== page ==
From all over the country they came, in the teeth of bitter winds and heavy rain, overcoming whatever delay and confusion the rail network could put in their way. The tired, huddled masses of Britain’s managerial elite fought their way to London earlier this month, like so many Lourdes pilgrims, to worship at the feet of One Who Might Have An Answer, the management guru Tom Peters.
The venue was the Royal Lancaster Hotel, Bayswater, and the punters had come, each paying up to £800 plus VAT, to see if Peters had any special insights into the harsh, chaotic world of business and organisational life.
Nearly 300 delegates convened for the 9am start. By their job titles, you shall know them: competence development managers mingled with corporate planning chiefs and directors of strategy and innovation.
We filed into the Westbourne Suite, and Peters was introduced. A comfortable-looking man, now 58, he could have been a genial college professor, in his grey trousers, glasses and charcoal tank-top. The only hint of showbiz was the large red exclamation mark on his left breast.
For anxious, overworked managers, Tom Peters is an instantly recognisable name. In Search of Excellence (co-authored with Robert Waterman and published in 1982) effectively invented the modern management book: bold, assertive, brash, evangelical. It has had many imitators, and yet few have equalled its sales (six million and counting).
Our guru immediately establishes his informal style. Delighted to find a Tom Peters junkie in the front row, he declares: “You here again? One of us must be doing something wrong! Jesus, what’s the problem here?!”
Peters continues: “The old game is over . . . These are flaky, strange and totally weird times.” He quotes the authors (Schneider and Means) of a book called Metacapitalism: “The period 2000-2002 will bring the single greatest change in worldwide economic and business conditions since we came down from the trees.”
Gosh. The clear implication is that, if the game has changed so much, we had better be in the market for some bold and unconventional advice. And who better to deliver it than our own favourite guru?
Despite his elevated status, Peters has attracted plenty of criticism. Only two years after the publication of In Search of Excellence, business journalists delighted in pointing out that around a quarter of the companies he thought were “excellent” were already in severe difficulties.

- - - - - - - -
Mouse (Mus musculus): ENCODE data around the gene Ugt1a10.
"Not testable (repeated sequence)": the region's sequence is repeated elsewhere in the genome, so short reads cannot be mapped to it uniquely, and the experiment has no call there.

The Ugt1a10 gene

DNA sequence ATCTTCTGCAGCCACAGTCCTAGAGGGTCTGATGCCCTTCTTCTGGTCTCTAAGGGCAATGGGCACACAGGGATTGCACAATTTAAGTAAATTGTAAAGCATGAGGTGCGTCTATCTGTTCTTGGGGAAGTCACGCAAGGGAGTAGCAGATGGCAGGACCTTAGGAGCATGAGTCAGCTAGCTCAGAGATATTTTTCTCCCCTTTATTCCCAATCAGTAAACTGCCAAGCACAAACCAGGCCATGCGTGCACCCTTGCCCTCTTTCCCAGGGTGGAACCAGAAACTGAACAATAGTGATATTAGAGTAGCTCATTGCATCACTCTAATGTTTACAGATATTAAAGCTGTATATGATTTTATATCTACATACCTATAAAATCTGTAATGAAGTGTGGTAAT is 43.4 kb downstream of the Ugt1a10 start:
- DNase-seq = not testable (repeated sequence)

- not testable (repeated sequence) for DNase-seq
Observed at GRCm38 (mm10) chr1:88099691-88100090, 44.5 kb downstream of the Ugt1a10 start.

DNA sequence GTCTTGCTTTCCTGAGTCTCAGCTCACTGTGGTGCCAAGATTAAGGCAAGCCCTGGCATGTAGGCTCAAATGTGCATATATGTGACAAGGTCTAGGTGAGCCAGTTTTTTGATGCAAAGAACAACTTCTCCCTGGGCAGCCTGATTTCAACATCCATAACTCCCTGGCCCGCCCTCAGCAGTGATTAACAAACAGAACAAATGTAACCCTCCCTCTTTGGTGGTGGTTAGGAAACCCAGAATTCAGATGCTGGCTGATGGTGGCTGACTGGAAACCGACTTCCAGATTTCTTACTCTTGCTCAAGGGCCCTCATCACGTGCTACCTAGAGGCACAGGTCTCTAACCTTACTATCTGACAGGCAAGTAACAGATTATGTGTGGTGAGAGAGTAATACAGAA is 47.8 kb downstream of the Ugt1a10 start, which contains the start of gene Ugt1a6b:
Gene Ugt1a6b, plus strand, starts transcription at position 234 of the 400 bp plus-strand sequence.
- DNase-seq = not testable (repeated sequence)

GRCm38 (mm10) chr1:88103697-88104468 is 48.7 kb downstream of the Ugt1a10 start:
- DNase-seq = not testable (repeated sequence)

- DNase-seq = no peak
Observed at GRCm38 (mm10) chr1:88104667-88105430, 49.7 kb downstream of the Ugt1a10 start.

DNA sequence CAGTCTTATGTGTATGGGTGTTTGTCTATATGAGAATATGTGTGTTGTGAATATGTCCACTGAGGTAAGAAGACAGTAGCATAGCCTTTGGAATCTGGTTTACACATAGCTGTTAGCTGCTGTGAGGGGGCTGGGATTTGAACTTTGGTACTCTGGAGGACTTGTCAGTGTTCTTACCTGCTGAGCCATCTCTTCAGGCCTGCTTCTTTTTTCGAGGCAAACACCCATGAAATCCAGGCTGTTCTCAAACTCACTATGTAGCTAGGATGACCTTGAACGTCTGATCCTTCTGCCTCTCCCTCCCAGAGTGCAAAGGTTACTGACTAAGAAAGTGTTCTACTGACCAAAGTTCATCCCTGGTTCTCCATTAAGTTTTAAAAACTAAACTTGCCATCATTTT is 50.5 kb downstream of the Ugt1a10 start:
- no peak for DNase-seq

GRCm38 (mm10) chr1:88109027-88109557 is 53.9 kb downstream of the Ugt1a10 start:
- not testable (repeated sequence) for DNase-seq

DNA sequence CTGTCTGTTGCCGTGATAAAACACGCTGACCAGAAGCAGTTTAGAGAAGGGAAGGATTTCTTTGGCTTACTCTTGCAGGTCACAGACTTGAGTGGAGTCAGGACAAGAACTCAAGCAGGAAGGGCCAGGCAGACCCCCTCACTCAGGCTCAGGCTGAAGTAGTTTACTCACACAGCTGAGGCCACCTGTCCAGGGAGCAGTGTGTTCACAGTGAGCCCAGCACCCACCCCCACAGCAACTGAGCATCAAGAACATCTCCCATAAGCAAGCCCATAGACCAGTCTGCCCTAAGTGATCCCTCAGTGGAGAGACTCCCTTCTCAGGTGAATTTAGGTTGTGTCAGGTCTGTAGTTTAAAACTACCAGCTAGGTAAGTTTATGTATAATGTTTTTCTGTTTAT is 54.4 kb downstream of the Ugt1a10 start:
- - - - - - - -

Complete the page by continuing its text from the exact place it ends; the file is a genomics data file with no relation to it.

Peters urges us to experiment, to take risks, to be prepared to fail. He cites Silicon Valley – “the highest business failure rate in the US”. He says that “fast, furious failures” lie on the route to success. He even quotes Churchill to a room full of Brits: “The secret of success is to go from failure to failure with great enthusiasm.” Peters is unequivocal: “If you look back on the past 12 months and can’t see failure, you’ve basically pissed away the year.”
After a brief break, there is a change of tone, a question and answer session, when it emerges not only that Peters himself is exhausted as we approach the end of the year, but that he is, as he puts it, “serotonin deficient”, and takes Prozac. He is happy to talk about it, because he doesn’t think it should be a taboo subject, although he knows that others are uncomfortable sharing such information. He describes himself as being “clinically depressed”.
Lunch – an enormous hunk of farmed salmon – is eaten fast, and we’re soon back for more of the Tom! experience (although there’s just time before we begin for one delegate to get her picture taken with her hero). Peters has regained his swagger, and we get three more hours of assertion, claim, expostulation and outcry.
Managers must be “dispensers of enthusiasm”, Peters tells us. We have to be ready for this fight. We should seek out diversity: “Never hire anyone without an aberration in their background.” The internet, social change, the end of hierarchy, the triumph of youth (and, Peters predicts, of women): everything has changed, and we must never stop selling ourselves. “I really think it’s a privilege to be here when we are reinventing everything,” he says. “I may be a crank, but these are cranky times.”
We are hit by slide after slide, and quotations rain down. Michelangelo gets the best response: “The greatest danger for most of us is not that our aim is too high and we miss it, but that it is too low and we reach it.”
And that was that – 5.20pm – home time. At the end of this roller-coaster day, what had we learnt? We had learnt that life was chaotic, confusing. We had learnt that crazy times call for crazy behaviour, that we need to hire and work with fellow freaks and that we had to be distinct, or extinct. The rest – putting all this into practice – was up to us.
Stefan Stern works for FTdynamo, a new management website